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General Motors auto plant in Venezuela seized by government, GM decries illegality

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General Motors world headquarters is shown in Detroit, Tuesday, April 21, 2009. (AP Photo)
General Motors world headquarters is shown in Detroit, Tuesday, April 21, 2009. (AP Photo)

General Motors said on Wednesday that Venezuelan authorities had illegally seized its plant in the industrial hub of Valencia and vowed to "take all legal actions" to defend its rights.

The seizure comes amid a deepening economic crisis in leftist-led Venezuela that has already roiled many U.S. companies. Anti-government protesters clashed with authorities in a country that is roiling in economic troubles such as food shortages and triple-digit inflation.

"Yesterday, GMV's (General Motors Venezolana) plant was unexpectedly taken by the public authorities, preventing normal operations. In addition, other assets of the company, such as vehicles, have been illegally taken from its facilities," the company said in a statement.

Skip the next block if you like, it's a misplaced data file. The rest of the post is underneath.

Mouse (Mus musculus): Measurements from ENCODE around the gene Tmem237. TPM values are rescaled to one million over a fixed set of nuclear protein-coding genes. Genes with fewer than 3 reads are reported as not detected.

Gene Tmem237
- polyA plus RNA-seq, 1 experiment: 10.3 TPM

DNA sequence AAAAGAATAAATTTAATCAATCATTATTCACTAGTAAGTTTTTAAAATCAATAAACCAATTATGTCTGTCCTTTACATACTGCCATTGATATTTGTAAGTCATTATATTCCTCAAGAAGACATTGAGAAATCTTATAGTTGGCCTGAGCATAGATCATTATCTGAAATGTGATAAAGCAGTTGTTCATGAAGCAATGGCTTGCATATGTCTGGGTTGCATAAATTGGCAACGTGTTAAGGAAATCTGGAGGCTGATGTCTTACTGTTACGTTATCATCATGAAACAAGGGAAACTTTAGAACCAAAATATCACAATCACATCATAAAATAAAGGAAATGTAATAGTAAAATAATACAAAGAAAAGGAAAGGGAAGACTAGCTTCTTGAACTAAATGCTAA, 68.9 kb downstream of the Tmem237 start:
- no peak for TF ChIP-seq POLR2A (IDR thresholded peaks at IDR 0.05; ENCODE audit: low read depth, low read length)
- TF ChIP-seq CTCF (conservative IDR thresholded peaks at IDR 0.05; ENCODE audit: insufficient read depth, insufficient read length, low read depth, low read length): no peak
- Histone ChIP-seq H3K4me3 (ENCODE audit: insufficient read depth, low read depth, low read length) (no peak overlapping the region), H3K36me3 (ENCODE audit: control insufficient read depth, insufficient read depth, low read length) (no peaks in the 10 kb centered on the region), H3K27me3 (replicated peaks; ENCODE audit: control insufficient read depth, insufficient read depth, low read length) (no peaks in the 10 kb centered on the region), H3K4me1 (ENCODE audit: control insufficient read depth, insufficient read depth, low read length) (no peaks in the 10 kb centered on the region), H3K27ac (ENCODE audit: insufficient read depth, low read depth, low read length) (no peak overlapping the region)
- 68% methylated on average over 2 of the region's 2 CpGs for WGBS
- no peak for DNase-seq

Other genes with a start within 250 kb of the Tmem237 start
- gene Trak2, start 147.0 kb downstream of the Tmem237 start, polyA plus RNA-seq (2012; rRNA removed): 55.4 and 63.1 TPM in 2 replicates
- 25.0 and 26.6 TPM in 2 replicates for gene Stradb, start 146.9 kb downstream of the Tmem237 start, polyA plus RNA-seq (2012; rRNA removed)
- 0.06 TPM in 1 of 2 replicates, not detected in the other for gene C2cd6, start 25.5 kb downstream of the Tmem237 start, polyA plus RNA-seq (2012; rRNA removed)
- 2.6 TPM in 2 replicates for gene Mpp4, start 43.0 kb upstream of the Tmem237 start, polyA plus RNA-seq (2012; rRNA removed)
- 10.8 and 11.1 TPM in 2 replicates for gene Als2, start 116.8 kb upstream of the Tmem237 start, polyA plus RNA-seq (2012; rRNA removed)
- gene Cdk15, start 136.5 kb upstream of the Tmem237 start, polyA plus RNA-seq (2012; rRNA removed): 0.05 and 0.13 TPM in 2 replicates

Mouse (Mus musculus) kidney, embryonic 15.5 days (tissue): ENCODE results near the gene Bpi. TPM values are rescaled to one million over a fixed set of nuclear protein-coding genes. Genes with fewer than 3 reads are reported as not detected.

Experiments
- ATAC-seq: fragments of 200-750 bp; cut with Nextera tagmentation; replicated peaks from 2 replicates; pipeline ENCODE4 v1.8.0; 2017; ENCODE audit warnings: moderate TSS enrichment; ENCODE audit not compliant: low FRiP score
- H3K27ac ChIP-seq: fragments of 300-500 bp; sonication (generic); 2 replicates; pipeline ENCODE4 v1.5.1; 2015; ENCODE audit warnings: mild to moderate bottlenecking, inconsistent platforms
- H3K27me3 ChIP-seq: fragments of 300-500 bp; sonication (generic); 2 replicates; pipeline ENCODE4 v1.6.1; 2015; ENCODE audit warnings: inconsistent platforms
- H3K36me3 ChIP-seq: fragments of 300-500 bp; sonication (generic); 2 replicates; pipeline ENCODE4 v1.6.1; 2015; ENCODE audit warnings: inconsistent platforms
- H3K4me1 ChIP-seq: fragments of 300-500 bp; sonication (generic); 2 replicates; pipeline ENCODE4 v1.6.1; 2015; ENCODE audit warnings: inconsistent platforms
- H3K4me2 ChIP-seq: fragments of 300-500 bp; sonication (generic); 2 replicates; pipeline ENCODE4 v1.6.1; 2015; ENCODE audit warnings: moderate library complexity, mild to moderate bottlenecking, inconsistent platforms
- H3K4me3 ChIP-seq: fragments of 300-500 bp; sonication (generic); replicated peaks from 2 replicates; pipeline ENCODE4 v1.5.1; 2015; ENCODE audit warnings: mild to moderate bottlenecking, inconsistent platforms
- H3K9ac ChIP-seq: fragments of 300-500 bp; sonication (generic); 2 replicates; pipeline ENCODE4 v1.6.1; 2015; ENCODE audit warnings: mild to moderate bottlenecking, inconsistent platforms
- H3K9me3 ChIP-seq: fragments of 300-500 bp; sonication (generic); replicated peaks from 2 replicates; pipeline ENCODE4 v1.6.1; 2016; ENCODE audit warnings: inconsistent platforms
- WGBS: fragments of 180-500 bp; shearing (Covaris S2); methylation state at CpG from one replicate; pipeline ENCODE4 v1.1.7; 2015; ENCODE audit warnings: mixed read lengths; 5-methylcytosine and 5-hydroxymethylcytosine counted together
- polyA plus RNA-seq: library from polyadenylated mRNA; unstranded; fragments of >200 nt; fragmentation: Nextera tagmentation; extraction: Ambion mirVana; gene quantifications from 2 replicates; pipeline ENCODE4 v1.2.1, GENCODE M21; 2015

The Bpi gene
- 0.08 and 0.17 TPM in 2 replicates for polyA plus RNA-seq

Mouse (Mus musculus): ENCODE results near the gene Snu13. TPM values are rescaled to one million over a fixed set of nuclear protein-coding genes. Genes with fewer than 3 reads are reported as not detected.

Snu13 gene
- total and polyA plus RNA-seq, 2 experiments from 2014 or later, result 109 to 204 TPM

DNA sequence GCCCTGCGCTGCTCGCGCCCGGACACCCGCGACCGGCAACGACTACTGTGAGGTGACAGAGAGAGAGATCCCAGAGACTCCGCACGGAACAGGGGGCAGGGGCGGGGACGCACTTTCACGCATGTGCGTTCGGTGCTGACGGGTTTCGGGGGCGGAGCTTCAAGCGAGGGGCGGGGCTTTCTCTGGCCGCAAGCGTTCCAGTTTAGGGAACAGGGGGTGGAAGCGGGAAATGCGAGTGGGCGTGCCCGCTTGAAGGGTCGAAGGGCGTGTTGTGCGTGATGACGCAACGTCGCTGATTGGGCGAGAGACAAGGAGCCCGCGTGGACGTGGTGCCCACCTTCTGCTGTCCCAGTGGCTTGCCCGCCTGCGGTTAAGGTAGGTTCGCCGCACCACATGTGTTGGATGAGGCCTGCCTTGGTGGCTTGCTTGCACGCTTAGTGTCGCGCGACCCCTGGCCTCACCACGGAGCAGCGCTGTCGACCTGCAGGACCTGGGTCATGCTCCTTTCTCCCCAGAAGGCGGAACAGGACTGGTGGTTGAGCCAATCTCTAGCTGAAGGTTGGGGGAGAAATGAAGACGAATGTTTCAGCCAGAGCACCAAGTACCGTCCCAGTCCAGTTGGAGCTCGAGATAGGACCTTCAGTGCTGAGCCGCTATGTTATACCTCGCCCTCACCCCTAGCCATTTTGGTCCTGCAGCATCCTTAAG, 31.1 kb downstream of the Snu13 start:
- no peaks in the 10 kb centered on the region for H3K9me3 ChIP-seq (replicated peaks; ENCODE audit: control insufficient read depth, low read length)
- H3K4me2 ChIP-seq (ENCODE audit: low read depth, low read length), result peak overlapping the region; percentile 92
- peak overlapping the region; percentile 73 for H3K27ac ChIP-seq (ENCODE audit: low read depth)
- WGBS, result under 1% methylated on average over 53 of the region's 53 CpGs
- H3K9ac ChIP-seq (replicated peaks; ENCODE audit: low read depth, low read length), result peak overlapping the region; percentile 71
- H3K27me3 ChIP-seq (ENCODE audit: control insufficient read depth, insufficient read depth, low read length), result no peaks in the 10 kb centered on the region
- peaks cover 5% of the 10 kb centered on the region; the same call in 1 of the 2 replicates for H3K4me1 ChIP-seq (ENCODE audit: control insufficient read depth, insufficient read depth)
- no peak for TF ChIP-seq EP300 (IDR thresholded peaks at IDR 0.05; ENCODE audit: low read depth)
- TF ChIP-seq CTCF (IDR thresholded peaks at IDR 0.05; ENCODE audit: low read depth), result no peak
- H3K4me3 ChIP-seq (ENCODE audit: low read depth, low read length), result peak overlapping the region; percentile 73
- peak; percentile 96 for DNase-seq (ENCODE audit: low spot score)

GM has about 2,700 workers in the troubled country, where it's been the market leader for over 35 years. It also has 79 dealers that employ 3,900 people, and its parts suppliers make up more than half of Venezuela's auto parts market, the company said.

If the government permits it, workers will get separation benefits "arising from the termination of employment relationships due to causes beyond the parties' control," the GM statement said.

Dealers will continue to service vehicles and provide parts, the company said.

Venezuela's Information Ministry did not immediately respond to a request for information.

Venezuela's car industry has been in freefall, hit by a lack of raw materials stemming from complex currency controls and stagnant local production, and many plants are barely producing at all.

In early 2015, Ford Motor Co wrote off its investment in Venezuela when it took an $800 million pre-tax writedown.

The country's economic crisis has hurt many other U.S. companies, including food makers and pharmaceutical firms. A growing number are taking their Venezuelan operations out of their consolidated accounts.

Last May, tire maker Bridgestone sold its business there after six decades of operating in the country.

Bridgestone joined other foreign multinationals including Halliburton and Procter & Gamble who have either slowed or abandoned their investments in Venezuela.

Venezuela's government has taken over factories in the past. In 2014 the government announced the "temporary" takeover of two plants belonging to U.S. cleaning products maker Clorox Co which had left the country.

Shares of General Motors Co. rose slightly in premarket trading.

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